While it's not possible (or, at least, not common) for malware to damage your computer, becoming infected could cost you the price of a new computer. Many older computers serve their owners perfectly well as they are. Many would not choose to buy a new computer but could be forced to if their computer becomes infected. Most owners have lost their original discs that were shipped with their computer. Some of the files needed to load the operating system are no longer available and the copies that can be found on the net are often corrupt or loaded with malware. If the owner no longer has the original Windows disc and it's not available from the original manufacturer, they will be forced to buy a new version. This could cost $100 or more. If they can't install it themselves and all of the drivers needed for the proper operation of the computer, they will have to pay someone else to do it. This could cost another $100 or more. Since many computers use Windows XP and it's no longer widely available, they will have to buy a new version of Windows. The newer versions of Windows are not compatible with many of the older computers. This means that getting infected with a virus that severely damages the operating system (to a point that it cannot be repaired or is not practical to repair due to the time involved), the owner may have no choice but to buy a new computer. FREE software can protect against most malware (did I mention it was FREE?).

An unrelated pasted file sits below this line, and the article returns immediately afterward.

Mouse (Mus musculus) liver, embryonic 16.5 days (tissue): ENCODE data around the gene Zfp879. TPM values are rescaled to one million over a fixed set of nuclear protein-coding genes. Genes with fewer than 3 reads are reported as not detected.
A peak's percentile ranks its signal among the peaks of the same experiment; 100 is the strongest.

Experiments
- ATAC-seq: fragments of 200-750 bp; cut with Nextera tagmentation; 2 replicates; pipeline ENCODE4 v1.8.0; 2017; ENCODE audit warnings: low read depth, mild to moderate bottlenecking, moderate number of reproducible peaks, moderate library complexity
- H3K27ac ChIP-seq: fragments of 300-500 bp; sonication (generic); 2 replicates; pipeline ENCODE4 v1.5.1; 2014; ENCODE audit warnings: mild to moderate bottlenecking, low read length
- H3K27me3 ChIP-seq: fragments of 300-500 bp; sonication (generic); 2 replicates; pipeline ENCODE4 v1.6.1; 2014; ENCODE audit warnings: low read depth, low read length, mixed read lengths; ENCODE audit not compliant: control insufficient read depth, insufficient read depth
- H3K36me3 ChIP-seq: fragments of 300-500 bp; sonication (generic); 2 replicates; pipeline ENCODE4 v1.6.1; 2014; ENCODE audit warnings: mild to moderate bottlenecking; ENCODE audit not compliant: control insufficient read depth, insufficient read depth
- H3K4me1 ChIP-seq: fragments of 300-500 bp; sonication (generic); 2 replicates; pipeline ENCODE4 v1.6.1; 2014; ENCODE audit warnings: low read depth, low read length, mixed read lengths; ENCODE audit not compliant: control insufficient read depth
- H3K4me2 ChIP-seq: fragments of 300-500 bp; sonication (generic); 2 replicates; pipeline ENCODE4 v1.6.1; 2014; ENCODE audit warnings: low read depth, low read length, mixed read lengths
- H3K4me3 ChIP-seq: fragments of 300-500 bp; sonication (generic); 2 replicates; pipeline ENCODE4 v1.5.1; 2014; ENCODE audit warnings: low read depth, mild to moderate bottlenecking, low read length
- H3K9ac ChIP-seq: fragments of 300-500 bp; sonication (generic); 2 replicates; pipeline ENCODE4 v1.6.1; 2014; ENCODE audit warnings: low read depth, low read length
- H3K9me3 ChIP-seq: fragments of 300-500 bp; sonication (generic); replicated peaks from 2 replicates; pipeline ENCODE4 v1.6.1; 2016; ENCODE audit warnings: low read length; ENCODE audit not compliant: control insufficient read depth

Many people leave their computers on 24 hours a day. I don't see a problem with this because most computers draw very little power when they go to sleep mode. For those who leave them on, PLEASE make sure that your computer is not infected. Large numbers of infected computers can be used to attack servers or sites. This is generally done when the computer is infected with a trojan horse (type of malware). If you're not 100% sure that your computer is completely clean, I'd recommend turning your computer off when it's not being used. This prevents it from being used to attack other computers/servers/sites.